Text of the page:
The list below contains a partial list of common features of several connective tissue disorders.  Both the syndromes and the individual features of the syndrome (even when the individual features are studied in the general population, not just in people with genetic disorders), all have links to hyaluronic acid abnormalities. 
Syndrome with hyaluronic acid abnormalities 
Features linked to both the syndrome and hyaluronic acid abnormalities 
Ehlers-Danlos syndrome
mitral valve prolapse, prematurely wrinkled skin, pectus excavatum, pectus carinatum, scoliosis, bowed limbs, hypermobility, keratoconus, hernias, poor wound healing, joint instability, TMJ, contractures, osteoarthritis, fractures
Osteogenesis imperfecta
mitral valve prolapse, pectus excavatum, pectus carinatum, scoliosis, keratoconus, fractures, bowed limbs, hernias
Stickler syndrome
mitral valve prolapse, keratoconus, pectus excavatum, pectus carinatum, scoliosis, osteoarthritis, hypermobility, bowed limbs
Marfan syndrome
mitral valve prolapse, scoliosis, pectus excavatum, pectus carinatum, osteoarthritis, keratoconus, hypermobility, bowed limbs, hernias, detached retinas, glaucoma 
Since the ABC special on hyaluronic acid called it the "Fountain of Youth", it is interesting that one of the defining characteristics of premature aging syndromes, such as Progeria, is hyaluronic acid abnormalities.

Related article:

Intra-articular Hyaluronic Acid Injections for Knee Osteoarthritis - Article from the American Academy of Family Physicians on beneficial effects of using HA for osteoarthritis.

Hyaluronic Acid and Environmental Factors
There are many factors known to influence hyaluronic acid levels.  Genes are likely to be a factor, but there are many environmental factors that are known to have an impact, including zinc and magnesium availability.  Not surprisingly, magnesium and zinc deficiencies are known to be associated with many of the same symptoms associated with hyaluronic acid abnormalities, such as mitral valve prolapse and poor wound healing, respectively. Perhaps this is because the zinc or magnesium deficiency contributes to the hyaluronic acid abnormality, which in turn causes the symptom.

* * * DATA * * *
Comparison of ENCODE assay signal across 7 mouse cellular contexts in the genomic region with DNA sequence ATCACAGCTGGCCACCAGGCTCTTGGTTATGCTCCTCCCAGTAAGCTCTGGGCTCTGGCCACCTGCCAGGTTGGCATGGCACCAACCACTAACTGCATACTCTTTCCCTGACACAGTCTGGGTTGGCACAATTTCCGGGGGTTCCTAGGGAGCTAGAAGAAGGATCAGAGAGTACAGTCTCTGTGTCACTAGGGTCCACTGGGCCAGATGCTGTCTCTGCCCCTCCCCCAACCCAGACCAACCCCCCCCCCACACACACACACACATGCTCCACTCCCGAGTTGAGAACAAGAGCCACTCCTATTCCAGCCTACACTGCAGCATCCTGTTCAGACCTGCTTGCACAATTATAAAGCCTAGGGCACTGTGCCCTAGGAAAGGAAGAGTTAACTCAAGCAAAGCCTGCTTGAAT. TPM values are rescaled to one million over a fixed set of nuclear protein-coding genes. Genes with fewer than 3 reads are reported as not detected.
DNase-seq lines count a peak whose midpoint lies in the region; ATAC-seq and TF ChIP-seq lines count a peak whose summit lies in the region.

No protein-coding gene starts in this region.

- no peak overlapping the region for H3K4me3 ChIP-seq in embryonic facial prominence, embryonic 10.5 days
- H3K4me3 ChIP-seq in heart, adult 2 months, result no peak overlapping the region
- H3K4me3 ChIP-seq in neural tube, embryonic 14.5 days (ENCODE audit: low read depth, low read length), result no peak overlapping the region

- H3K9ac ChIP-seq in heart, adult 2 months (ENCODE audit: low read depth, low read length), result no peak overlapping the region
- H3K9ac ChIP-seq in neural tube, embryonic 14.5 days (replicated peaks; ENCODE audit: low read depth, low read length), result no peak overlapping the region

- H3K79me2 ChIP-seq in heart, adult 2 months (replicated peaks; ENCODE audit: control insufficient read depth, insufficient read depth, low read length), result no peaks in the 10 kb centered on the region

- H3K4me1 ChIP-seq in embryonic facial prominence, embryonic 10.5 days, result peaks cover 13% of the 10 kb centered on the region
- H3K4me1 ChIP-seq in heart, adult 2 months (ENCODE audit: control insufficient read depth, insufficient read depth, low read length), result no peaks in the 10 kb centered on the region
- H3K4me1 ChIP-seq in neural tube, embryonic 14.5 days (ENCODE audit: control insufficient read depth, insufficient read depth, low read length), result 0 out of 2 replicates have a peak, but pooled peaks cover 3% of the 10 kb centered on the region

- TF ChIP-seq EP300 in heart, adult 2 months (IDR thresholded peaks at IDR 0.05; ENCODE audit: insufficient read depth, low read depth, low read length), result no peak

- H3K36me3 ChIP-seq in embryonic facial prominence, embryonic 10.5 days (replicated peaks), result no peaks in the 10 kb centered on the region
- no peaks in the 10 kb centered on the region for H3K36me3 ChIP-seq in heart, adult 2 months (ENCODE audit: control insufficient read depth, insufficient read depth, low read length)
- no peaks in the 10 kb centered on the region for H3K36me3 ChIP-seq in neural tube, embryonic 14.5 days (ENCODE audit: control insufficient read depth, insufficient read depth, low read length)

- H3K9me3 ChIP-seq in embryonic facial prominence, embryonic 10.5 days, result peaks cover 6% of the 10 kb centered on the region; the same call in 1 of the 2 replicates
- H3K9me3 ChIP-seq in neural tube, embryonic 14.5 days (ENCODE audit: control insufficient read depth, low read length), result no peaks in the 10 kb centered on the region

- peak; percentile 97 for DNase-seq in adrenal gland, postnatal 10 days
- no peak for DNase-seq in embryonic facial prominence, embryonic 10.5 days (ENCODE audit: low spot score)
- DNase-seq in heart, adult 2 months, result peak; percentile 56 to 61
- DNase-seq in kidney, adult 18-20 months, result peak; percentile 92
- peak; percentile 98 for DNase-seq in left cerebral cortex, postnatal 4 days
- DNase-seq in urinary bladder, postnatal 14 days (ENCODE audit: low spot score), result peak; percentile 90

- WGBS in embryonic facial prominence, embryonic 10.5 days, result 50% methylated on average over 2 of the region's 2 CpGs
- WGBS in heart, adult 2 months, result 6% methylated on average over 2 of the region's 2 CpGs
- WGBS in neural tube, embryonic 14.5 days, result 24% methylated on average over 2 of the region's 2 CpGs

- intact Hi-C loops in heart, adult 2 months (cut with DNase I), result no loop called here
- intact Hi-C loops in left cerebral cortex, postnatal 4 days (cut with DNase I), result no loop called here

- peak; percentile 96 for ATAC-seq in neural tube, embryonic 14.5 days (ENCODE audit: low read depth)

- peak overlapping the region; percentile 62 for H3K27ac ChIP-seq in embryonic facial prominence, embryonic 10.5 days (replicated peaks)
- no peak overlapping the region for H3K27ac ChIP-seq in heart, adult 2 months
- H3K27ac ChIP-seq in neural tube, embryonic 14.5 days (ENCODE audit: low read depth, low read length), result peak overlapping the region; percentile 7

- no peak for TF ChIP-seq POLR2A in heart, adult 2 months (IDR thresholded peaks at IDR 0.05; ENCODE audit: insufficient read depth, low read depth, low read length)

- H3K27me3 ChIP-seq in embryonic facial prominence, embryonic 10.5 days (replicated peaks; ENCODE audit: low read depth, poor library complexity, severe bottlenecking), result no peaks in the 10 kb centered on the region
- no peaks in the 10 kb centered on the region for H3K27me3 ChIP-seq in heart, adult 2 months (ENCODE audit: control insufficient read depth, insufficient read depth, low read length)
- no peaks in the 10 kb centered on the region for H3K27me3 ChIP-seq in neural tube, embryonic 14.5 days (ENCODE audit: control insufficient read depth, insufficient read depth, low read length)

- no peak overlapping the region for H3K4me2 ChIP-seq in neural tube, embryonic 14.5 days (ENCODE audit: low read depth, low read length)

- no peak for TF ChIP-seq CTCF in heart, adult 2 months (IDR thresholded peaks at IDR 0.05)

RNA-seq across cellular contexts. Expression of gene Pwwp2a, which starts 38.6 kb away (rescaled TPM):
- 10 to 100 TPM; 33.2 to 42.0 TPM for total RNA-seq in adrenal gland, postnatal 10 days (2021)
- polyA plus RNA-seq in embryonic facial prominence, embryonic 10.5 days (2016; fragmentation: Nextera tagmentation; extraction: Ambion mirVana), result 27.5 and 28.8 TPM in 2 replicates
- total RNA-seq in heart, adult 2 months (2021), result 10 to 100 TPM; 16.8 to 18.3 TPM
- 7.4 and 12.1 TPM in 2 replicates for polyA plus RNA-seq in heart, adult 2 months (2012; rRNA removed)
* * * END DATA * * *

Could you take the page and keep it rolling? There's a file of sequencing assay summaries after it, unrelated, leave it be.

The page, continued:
There are a multitude of studies on Medline regarding hyaluronic acid and a wide variety of environmental factors.  Here is a sample of some of the interesting ones that relate to connective tissue disorders:
Hyaluronic acid becomes abnormally elevated in the skin of swine who have zinc deficiencies.  Magnesium is needed for hyaluronic acid synthesis. Perhaps a lack of magnesium is one of the  factors in some connective tissue disorders. Magnesium supplementation is an established treatment for many of the symptoms of connective tissue disorders, such as fibromyalgia, mitral valve prolapse and contractures.

Ascorbic acid can degrade hyaluronic acid.  Estrogen treatment increases activity of hyaluronic acid.  Estrogen is known to increase utilization of nutrients like magnesium and zinc  - nutrients that are known to affect hyaluronic acid levels.  Cigarette smoke is known to degrade hyaluronic acid.

In a study of rats, hyaluronic acid  turnover and metabolism were affected by age, dietary composition, and caloric intake.  If what rats ate affected their hyaluronic acid levels, then this may be a good clue that diet may well affect hyaluronic levels in humans, too. In another study on rats, hyaluronic acid deposition in rat cerebellum is affected by thyroid deficiency, thyroxine treatment and undernutrition.  In a study of humans, hyaluronic acid levels were altered by physical activity and food ingestion

In a study on rats, skin hyaluronic acid concentration was higher than normal in energy deficiency, but below normal levels in prolonged protein deficiency.  In rats suffering from prolonged malnutrition, the collagen concentrations are reduced.  (Reduced collagen concentrations are also found in some of the connective tissue disorders such as osteogenesis imperfecta, as are a plethora of other conditions also associated with hyaluronic acid abnormalities.  Not surprisingly, zinc deficits are known to affect hyaluronic acid levels. In a study on rats, among other symptoms, a deficiency in zinc resulted inimpaired collagen synthesis.)

Strep and staph bacteria emit an enzyme called hyaluronidase. Hyaluronidase is an enzyme which breaks down hyaluronic acid, thus allowing an entry point for the bacteria to enter the body. This may be why people may become hypermobile or develop heart aliments like mitral valve prolapse after illnesses such as rheumatic fever--because the hyaluronic acid in their connective tissue has been degraded by the bacteria that causes their illness. (See my section on "What Causes Mitral Valve Prolapse? Hyaluronic acid as a clue" for more on this topic.)